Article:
Quick Burn or Easy Pace?

What We Can Learn from a Running Legend

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Doug Zanger Doug Zanger
I was back in Atlanta (still the most puzzling city to drive in) on the eve of the Radio Advertising Bureau "Bold Signals" Conference. I was out for a run, thinking about the week ahead, and I noticed that my pace was a little faster than usual. Now that I'm a little older, I thought it would be best to slow down, lest I end up with a bad hammy. Running is still a little new to me (I prefer playing soccer) and it seemed an appropriate metaphor for year two of our "official" existence: still very new in the larger scheme and not exactly sure what our pace should actually be.

Sure, we want to grow, but do we want the bad hammy, the pulled back and the flare up of plantar faciitis? This year, we may very well be running a 5K, next year, a half-marathon. It's hard to tell. But, as I sit up working until 1a.m. on various projects, all of this feels more like a startup and definitely more serious than before. We are running a race and we're just learning what pace we need to run. It could very well be that we are trying to run too fast.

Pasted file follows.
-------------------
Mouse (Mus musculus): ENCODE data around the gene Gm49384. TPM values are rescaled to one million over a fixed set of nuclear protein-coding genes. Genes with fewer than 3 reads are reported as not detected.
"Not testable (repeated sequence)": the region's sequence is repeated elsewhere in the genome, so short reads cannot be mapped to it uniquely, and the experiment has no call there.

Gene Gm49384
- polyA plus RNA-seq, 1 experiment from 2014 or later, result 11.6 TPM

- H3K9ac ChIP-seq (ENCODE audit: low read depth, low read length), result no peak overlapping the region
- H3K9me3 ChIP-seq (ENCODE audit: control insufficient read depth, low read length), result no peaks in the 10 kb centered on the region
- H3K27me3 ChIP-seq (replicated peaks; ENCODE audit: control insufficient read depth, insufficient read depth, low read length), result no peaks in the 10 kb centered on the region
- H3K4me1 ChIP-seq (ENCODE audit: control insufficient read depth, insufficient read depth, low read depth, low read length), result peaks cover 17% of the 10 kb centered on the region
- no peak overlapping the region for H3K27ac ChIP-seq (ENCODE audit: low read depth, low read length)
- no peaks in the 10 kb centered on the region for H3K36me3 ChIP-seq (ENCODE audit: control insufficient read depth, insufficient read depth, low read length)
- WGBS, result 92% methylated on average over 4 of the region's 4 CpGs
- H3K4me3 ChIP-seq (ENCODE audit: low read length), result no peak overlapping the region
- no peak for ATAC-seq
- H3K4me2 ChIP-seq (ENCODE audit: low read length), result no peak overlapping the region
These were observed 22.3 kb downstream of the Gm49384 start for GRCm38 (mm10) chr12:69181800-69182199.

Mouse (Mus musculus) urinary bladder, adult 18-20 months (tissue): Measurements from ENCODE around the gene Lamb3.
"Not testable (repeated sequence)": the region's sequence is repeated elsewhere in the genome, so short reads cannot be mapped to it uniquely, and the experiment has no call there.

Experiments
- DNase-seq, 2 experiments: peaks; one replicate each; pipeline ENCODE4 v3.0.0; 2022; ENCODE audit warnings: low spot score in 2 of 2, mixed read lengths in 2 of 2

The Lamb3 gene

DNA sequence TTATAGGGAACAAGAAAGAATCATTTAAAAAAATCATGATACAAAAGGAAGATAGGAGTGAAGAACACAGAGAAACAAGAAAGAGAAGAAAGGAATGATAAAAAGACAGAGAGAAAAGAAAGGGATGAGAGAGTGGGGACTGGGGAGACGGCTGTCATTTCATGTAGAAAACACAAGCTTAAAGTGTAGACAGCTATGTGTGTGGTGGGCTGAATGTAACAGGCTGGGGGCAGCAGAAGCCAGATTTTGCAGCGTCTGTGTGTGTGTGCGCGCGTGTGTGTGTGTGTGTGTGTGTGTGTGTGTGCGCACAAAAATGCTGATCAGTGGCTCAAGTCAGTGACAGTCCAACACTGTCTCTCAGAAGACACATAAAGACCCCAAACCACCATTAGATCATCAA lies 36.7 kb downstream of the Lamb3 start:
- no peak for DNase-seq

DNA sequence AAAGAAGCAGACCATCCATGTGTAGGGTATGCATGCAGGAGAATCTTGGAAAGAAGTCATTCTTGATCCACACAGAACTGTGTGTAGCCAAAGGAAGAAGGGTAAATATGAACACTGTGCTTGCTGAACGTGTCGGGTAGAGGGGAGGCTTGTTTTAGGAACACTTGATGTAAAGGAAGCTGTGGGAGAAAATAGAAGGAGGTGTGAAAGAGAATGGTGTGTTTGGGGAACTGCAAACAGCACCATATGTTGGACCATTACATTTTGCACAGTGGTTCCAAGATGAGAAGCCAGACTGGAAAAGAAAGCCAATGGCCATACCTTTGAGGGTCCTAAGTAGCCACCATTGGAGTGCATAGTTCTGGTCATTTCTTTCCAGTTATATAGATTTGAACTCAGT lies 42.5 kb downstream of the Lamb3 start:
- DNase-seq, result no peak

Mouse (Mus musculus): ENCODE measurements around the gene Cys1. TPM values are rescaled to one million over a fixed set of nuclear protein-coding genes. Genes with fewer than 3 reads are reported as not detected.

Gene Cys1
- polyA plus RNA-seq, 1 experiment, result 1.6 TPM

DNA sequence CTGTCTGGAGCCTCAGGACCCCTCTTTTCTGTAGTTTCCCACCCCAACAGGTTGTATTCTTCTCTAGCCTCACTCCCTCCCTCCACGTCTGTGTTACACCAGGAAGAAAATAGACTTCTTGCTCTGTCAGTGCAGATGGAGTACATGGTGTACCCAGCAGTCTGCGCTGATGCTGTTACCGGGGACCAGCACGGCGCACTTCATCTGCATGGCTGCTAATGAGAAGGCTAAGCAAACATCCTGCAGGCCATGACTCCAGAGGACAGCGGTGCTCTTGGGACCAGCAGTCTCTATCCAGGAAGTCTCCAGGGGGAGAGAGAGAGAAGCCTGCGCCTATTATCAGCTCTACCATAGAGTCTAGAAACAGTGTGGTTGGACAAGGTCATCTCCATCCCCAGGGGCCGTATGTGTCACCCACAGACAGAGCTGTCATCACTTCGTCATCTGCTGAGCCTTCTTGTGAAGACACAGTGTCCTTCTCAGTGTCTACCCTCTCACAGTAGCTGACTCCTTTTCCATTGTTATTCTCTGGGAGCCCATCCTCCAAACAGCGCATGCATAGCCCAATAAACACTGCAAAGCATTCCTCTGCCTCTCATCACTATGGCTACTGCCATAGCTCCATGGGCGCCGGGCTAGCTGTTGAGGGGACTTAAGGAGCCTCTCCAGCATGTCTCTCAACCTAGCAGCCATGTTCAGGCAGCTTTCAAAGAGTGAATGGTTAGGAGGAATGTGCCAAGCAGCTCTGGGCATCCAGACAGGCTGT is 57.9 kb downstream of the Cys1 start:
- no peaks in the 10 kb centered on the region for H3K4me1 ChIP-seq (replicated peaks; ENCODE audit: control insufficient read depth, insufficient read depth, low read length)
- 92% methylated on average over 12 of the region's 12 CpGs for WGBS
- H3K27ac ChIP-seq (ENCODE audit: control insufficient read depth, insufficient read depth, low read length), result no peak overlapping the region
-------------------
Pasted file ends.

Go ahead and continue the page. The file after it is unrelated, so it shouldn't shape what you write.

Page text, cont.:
I find great inspiration from and have great respect for running legend Alberto Salazar. I found some possible answers to some of these questions I've been asking myself in his 2002 book Alberto Salazar's Guide to Road Racing : Championship Advice for Faster Times from 5K to Marathons. On page 40, he talks about how increases in volume should be done gradually. Specifically, he points out that a no more than 10% mileage increase per month is a good way to approach it. In two years, you can go from 25 to 50 miles per week. In a business environment, 10% growth per month seems daunting and downright impossible, but I think we can all agree that a 100% bump in growth is something we would certainly like.

The numbers may not be realistic (especially in this environment), but what I really got from Alberto's book is that it is all about incremental growth and opportunity. We have targets that we hope to hit, we have goals and stretch goals. But, in our case, we think that monthly wins on top of an overall annual number will make the process more enjoyable and easier to manage. This approach may not work or be appropriate for everyone, but it seems to be one that is favorable for our philosophy.

Another great point that Alberto makes is on page 12: Before you can become a racer, you must first be a runner. We are far from being racers. In fact, we are still learning how to be runners. Don't get me wrong, we'd love to be in a dead sprint to big things, but the truth is there is no finish line.
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